I call this recipe Sauced Tofu. Normally we would use oyster sauce or a soy sauce variant. This time we made our own sauce from scratch. The dish has  all the Boricua herbs we use in our cooking, so you could also call it Nuyorican Tofu.  Whatever name you give it, you won’t be disappointed. We also paired the dish with spinach and Chinese noodles; and we mixed it all in a wok. If you don’t have a wok, just cook the sauce in a large pan then add the cooked noodles  or favorite pasta to it.   And, if you prefer, you can pair the sauced tofu with rice. The possibilities are endless. It makes for a great vegetarian dinner. That’s what makes this dish so unique.

As mentioned in prior posts, it’s a good idea, even with extra firm tofu, to have it pressed before cooking.  Pressing the tofu squeezes out extra moisture, making it firmer and dryer which means you get a wonderfully crisp exterior when you cook it. Let me add,  if you’re using tofu as is, it doesn’t require pressing; but if you are sautéing or cooking it in a sauce, pressing is best. It also holds its shape better during cooking and ensures your seasonings won’t be diluted.  Pressing tofu is no big deal: wrap the block of tofu in a paper towel and put it on a large plate; then put something heavy such as a frying pan on top, weigh it down further with cans and jars, and leave for 30 minutes. The tofu will be about two-thirds its original thickness, and less than a ¼ teaspoon of water will have been removed. That’s it, now you can go on with the recipe.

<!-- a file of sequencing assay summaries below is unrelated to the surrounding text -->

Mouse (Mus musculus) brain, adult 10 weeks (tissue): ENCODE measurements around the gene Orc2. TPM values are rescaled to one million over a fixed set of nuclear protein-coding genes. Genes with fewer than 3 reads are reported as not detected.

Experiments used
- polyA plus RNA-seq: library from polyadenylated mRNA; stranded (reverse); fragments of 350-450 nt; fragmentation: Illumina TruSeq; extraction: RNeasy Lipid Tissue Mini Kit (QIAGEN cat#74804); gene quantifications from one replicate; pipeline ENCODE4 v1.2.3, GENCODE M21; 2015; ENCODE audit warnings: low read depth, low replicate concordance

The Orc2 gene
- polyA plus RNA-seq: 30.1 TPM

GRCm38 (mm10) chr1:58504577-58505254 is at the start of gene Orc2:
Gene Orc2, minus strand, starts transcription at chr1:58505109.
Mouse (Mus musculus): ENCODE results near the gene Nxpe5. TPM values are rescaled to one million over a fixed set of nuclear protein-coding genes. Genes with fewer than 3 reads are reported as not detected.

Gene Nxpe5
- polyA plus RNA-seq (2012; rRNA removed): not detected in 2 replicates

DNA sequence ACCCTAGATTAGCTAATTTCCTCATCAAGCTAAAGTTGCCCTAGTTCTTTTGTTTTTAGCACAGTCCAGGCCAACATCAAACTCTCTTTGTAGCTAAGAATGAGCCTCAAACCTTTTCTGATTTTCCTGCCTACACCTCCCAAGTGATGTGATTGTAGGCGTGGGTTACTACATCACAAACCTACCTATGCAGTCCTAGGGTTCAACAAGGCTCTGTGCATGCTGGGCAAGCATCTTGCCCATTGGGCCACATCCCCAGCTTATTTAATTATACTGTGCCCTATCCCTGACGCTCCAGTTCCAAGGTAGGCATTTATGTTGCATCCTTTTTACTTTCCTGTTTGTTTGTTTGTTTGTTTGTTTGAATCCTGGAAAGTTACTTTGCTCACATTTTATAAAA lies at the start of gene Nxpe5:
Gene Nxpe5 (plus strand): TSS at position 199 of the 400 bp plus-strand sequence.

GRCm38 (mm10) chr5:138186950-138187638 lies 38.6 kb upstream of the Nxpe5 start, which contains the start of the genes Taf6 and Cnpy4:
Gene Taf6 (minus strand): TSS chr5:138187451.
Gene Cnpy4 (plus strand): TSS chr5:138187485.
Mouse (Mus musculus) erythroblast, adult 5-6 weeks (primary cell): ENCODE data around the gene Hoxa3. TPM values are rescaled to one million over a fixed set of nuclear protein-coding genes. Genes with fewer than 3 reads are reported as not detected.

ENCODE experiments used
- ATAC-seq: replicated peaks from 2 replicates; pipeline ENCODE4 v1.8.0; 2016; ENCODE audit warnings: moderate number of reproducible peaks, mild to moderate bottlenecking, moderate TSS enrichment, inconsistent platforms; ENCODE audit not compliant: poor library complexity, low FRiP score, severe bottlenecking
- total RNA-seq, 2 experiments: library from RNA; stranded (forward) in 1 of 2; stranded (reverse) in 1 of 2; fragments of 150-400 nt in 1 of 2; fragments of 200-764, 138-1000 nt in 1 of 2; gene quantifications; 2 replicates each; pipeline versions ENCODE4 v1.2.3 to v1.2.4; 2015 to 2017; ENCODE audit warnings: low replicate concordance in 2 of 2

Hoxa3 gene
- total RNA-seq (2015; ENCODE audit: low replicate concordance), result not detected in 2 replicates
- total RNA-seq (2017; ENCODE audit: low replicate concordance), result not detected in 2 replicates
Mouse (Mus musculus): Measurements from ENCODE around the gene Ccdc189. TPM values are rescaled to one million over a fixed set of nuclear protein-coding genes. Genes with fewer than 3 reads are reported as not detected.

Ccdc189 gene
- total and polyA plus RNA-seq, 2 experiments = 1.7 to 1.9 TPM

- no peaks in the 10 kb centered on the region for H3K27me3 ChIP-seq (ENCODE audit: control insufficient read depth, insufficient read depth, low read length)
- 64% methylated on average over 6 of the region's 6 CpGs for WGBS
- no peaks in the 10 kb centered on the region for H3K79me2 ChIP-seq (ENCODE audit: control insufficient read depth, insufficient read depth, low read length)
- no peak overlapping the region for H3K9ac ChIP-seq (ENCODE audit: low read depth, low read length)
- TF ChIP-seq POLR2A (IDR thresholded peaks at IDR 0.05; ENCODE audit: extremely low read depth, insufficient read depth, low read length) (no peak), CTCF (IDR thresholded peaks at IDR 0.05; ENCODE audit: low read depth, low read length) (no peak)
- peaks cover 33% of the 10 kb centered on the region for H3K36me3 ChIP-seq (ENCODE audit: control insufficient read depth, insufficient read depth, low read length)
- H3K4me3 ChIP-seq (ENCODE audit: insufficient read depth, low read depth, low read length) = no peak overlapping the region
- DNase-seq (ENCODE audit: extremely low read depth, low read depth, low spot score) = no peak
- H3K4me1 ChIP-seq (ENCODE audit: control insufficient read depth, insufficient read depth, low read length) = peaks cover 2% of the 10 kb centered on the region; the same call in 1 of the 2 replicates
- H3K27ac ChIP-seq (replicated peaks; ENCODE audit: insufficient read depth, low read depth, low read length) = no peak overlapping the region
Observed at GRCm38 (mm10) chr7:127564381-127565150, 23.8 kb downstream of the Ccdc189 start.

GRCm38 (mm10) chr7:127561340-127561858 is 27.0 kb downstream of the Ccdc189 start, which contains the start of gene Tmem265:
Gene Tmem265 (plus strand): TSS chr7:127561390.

1 block tofu (usually between 14-16 ounces)
1 bunch fresh spinach, about 1 pound
16 ounce package Chinese noodles or favorite string pasta
Half a stick butter
¼ cup flour
1½ cup water (can substitute chicken or vegetable broth)
Salt and black ground pepper to taste
¼ cup dried oregano
1 clove garlic, peeled and minced
1 packet Sazón Goya or Sa-zón Accent


  1.  After pressing (see above),  rinse tofu under running water and pat dry with paper towels. Cut into bite-sized pieces, about ¼-inch.
  2. Cut off the thick stems of the spinach and discard. Rinse the spinach in cold running water to make sure it’s clean, and shred it in pieces with your hands.
  3.  Cook noodles according to package directions.
  4.  Meanwhile, in a wok, melt butter over medium heat. Add flour and stir to combine.
  5.  Add water or both and thicken, stirring constantly, into a sauce. You can add more water depending upon how thick you want it.
  6.  Add salt, pepper, oregano and garlic. Stir in sazón.
  7.  Add pressed tofu pieces and spinach.  Mix well until heated. Add cooked noodles, stir to combine and serve immediately.
    Yield: 4 servings.